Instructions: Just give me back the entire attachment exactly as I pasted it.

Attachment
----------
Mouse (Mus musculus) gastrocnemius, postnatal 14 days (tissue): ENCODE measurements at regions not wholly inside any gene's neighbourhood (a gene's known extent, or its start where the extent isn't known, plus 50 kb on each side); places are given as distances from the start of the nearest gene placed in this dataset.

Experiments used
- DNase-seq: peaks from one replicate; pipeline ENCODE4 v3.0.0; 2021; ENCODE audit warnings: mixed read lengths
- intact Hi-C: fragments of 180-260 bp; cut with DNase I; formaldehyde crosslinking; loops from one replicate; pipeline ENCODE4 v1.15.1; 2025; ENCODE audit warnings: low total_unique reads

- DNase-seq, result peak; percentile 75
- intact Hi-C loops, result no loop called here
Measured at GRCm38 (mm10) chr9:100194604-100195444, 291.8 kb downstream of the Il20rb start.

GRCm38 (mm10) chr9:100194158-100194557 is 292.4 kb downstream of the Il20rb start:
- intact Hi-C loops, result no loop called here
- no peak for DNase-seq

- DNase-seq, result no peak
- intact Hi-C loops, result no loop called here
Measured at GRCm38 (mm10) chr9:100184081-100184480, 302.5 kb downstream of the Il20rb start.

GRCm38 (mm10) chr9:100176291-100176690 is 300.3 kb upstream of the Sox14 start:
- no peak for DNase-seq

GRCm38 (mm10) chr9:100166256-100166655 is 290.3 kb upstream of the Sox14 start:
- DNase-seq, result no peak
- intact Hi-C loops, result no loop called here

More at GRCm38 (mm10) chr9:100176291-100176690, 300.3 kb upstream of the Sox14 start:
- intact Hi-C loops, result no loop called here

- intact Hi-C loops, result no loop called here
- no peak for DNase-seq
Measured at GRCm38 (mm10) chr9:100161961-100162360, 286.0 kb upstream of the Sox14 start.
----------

Mouse (Mus musculus) gastrocnemius, postnatal 14 days (tissue): ENCODE measurements at regions not wholly inside any gene's neighbourhood (a gene's known extent, or its start where the extent isn't known, plus 50 kb on each side); places are given as distances from the start of the nearest gene placed in this dataset.

Experiments used
- DNase-seq: peaks from one replicate; pipeline ENCODE4 v3.0.0; 2021; ENCODE audit warnings: mixed read lengths
- intact Hi-C: fragments of 180-260 bp; cut with DNase I; formaldehyde crosslinking; loops from one replicate; pipeline ENCODE4 v1.15.1; 2025; ENCODE audit warnings: low total_unique reads

- DNase-seq, result peak; percentile 75
- intact Hi-C loops, result no loop called here
Measured at GRCm38 (mm10) chr9:100194604-100195444, 291.8 kb downstream of the Il20rb start.

GRCm38 (mm10) chr9:100194158-100194557 is 292.4 kb downstream of the Il20rb start:
- intact Hi-C loops, result no loop called here
- no peak for DNase-seq

- DNase-seq, result no peak
- intact Hi-C loops, result no loop called here
Measured at GRCm38 (mm10) chr9:100184081-100184480, 302.5 kb downstream of the Il20rb start.

GRCm38 (mm10) chr9:100176291-100176690 is 300.3 kb upstream of the Sox14 start:
- no peak for DNase-seq

GRCm38 (mm10) chr9:100166256-100166655 is 290.3 kb upstream of the Sox14 start:
- DNase-seq, result no peak
- intact Hi-C loops, result no loop called here

More at GRCm38 (mm10) chr9:100176291-100176690, 300.3 kb upstream of the Sox14 start:
- intact Hi-C loops, result no loop called here

- intact Hi-C loops, result no loop called here
- no peak for DNase-seq
Measured at GRCm38 (mm10) chr9:100161961-100162360, 286.0 kb upstream of the Sox14 start.